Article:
Christo (born Christo Vladimirov Javacheff) and Jeanne-Claude (born Jeanne-Claude Denat de Guillebon, †2009) were a married couple who created environmental works of art. Their works include the wrapping of the Reichstag in Berlin and the Pont-Neuf bridge in Paris, the 24-mile (39 km)-long artwork called Running Fence in Sonoma and Marin counties in California, and The Gates in New York City's Central Park.
Although their work is visually impressive and often controversial as a result of its scale, the artists have repeatedly denied that their projects contain any deeper meaning than their immediate aesthetic impact. The purpose of their art, they contend, is simply to create works of art or joy and beauty and to create new ways of seeing familiar landscapes. Art critic David Bourdon has described Christo's wrappings as a "revelation through concealment." To his critics Christo replies, "I am an artist, and I have to have courage... Do you know that I don't have any artworks that exist? They all go away when they're finished. Only the preparatory drawings, and collages are left, giving my works an almost legendary character. I think it takes much greater courage to create things to be gone than to create things that will remain."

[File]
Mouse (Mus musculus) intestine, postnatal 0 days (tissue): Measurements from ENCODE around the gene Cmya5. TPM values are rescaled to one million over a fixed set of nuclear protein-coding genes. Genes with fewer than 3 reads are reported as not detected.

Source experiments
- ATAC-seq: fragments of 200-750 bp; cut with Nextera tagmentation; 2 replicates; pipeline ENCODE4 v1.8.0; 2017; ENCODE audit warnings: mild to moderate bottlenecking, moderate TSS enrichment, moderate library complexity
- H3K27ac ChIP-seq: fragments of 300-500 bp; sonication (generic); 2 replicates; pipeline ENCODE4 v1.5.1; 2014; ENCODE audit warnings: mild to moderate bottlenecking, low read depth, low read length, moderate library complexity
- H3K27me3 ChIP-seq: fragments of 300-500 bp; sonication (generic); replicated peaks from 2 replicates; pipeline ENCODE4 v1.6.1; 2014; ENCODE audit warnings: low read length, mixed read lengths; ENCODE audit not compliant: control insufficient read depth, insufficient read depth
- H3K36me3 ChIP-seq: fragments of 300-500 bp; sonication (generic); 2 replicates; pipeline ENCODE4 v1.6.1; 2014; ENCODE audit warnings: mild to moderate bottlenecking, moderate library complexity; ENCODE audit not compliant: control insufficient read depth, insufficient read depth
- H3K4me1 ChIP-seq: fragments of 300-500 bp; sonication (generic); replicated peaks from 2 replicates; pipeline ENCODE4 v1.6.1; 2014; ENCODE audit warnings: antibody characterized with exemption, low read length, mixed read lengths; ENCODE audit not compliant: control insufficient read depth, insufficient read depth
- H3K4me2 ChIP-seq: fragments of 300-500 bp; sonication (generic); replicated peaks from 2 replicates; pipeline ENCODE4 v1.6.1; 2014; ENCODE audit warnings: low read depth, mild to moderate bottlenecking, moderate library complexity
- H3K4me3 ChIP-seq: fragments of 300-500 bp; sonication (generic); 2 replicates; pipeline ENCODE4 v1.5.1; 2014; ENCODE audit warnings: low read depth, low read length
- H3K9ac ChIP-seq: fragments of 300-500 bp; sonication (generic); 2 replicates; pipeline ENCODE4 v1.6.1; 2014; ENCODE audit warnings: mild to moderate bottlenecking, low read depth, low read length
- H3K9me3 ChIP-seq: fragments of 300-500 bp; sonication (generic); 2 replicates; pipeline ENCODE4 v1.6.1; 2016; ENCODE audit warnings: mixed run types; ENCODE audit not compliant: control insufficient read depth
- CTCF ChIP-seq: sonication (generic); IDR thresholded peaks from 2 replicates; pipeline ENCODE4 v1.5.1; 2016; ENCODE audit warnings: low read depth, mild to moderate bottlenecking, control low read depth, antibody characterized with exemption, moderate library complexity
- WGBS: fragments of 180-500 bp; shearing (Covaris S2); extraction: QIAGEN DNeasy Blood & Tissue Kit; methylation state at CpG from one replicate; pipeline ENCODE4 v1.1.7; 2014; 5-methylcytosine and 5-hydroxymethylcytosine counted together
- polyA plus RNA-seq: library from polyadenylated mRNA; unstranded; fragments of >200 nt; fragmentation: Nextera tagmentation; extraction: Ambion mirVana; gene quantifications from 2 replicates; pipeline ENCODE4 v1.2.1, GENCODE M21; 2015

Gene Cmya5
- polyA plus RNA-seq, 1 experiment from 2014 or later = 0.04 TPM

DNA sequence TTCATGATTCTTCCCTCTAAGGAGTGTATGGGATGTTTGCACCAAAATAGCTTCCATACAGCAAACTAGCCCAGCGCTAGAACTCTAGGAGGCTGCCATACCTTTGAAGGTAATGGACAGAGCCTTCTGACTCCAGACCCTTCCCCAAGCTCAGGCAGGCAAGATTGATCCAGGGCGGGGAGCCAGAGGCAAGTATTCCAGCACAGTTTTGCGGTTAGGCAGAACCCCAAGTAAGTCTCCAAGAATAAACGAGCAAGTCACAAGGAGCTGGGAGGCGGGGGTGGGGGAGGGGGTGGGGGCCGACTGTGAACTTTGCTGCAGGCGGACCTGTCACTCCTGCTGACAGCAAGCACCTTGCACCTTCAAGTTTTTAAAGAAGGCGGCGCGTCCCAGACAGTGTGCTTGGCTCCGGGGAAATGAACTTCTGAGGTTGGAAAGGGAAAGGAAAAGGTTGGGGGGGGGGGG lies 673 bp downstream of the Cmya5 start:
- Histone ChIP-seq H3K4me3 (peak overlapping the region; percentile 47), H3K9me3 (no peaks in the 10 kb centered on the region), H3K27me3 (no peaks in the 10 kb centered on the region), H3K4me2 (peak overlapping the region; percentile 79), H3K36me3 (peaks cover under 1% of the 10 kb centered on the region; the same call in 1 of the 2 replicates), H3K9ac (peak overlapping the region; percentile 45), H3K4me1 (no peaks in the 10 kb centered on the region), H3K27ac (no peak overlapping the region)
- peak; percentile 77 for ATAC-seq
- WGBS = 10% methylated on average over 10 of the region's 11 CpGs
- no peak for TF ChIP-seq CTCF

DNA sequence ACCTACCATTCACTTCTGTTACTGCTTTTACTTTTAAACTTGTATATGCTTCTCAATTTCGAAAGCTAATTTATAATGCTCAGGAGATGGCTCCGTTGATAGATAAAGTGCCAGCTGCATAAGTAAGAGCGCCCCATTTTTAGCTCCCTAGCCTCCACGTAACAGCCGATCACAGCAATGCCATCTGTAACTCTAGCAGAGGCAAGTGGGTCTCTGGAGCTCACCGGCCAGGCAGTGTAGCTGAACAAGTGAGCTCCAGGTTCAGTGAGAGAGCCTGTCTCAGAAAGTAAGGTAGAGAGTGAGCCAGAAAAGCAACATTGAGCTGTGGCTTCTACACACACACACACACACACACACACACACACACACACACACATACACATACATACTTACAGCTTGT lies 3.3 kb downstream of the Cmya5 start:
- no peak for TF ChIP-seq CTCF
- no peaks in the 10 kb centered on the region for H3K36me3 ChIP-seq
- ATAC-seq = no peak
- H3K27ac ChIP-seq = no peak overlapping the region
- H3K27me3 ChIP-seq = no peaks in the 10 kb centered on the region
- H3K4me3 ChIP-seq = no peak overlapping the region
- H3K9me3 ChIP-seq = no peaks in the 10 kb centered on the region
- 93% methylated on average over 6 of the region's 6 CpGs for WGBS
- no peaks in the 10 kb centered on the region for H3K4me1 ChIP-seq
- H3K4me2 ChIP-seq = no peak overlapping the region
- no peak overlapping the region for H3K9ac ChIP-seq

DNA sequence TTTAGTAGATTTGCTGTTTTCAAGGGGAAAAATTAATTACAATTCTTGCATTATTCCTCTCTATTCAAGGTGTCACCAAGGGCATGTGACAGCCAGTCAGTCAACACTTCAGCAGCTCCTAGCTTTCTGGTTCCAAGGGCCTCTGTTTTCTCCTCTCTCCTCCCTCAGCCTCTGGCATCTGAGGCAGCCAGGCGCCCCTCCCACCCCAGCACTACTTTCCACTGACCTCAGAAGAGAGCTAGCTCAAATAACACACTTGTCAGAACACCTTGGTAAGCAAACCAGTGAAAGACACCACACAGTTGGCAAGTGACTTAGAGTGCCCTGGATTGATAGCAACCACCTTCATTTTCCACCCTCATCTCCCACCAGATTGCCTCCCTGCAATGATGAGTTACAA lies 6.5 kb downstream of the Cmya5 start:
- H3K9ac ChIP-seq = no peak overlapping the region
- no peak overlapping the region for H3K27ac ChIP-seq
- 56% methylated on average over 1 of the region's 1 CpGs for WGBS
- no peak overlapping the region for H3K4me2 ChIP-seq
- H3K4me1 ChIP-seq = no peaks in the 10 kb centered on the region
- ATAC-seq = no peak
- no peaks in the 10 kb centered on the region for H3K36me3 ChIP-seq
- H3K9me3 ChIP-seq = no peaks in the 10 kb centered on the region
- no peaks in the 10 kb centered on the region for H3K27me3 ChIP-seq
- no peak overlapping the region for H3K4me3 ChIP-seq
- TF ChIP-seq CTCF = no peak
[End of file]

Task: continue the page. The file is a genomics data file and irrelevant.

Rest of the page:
Christo’s latest project, Big Air Package, an indoor installation for the Gasometer Oberhausen, Germany, was conceived in 2010 and is on view from 16 March to 30 December 2013. Measuring 90 metres high, with a diameter of 50 metres and a volume of 177,000 cubic metres, this artwork is the largest-ever inflated envelope without a skeleton.